That first visit with her would forever change my life. It was me, my husband and daughter in the room so excited to have her see her new little sibling. A few minutes into the ultrasound the nurse practitioner paused and stated she needed to get the doctor’s opinion on something and stepped out of the room. I was confused.

A few moment later the doctor came in and resumed the ultrasound. Then she told us: the baby has anencephaly. She explained the baby’s skull did not fully develop and parts of their brain would be exposed. She stated that this condition was fatal and that if I carried the baby full term, my baby would either be stillborn or only live a few hours or days.

I was heartbroken. In those few moments I felt like a failure. I had failed my child. Somehow I caused this. I was terrified.

After speaking with my OB, the decision to end the pregnancy was made. My procedure was schedule for two days later. Walking into that clinic was extremely hard. I wanted my child. I wanted more than anything for the doctors to be wrong.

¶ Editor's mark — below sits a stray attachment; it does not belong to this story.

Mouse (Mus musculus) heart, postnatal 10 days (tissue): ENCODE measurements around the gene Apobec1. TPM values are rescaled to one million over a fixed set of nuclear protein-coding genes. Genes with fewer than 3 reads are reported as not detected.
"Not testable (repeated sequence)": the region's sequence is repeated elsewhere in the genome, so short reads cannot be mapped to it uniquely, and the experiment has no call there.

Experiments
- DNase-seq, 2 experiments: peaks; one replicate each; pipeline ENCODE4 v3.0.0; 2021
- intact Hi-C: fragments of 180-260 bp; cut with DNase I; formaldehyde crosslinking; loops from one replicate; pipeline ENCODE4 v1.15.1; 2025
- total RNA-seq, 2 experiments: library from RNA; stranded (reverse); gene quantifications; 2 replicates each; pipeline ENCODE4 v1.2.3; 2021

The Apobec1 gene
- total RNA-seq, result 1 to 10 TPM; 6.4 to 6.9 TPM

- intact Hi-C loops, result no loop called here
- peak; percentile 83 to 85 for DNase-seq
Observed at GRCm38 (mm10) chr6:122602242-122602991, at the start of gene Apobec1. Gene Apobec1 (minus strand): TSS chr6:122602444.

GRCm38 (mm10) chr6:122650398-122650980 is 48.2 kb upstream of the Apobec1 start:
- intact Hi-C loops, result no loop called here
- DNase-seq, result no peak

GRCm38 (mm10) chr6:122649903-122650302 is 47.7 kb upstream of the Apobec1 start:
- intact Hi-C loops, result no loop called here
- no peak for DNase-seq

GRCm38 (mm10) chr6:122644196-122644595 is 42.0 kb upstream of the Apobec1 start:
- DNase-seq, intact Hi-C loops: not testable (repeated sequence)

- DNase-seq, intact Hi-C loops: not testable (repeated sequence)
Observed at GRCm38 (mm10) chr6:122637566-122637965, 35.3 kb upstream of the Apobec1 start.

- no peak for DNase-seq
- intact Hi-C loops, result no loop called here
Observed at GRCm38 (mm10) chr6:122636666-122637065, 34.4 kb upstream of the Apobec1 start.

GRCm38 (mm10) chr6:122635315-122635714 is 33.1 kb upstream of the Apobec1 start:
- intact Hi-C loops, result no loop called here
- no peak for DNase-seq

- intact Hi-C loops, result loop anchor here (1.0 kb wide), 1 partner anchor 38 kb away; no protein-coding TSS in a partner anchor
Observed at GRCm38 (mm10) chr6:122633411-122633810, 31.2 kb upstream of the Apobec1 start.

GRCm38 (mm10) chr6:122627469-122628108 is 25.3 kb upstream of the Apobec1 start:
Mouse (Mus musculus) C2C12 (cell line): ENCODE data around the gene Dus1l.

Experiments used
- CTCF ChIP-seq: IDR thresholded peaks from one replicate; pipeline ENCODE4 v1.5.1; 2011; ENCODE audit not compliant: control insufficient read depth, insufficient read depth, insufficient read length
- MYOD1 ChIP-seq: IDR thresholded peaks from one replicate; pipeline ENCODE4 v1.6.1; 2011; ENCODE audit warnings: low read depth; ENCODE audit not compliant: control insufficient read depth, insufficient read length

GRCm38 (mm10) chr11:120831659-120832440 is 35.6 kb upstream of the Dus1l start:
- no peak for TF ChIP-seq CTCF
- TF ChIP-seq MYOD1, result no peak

Another ultrasound was performed that day and again my baby’s condition was confirmed. I sat in a shared room dressed in only a hospital gown, around other women. Listening to them speak was hard. Some of their stories will haunt me forever. I felt alone.

The procedure itself took less than 30 mins. But then again, I can’t be sure. Shortly afterwards, I was wheeled out. My baby was gone; my baby had been taken from me. I went home and cried for days.

I made what I thought was the best decision for my family and for myself. I did not want my child to suffer, nor give birth and lose my child moments later. I have come to terms with my decision and am extremely grateful that I had the option to choose.  

Just about three months later, I became pregnant again. In August the following year I gave birth to healthy, beautiful, identical twin girls. I love my girls; they are my life. I do, however, think often of my angel baby.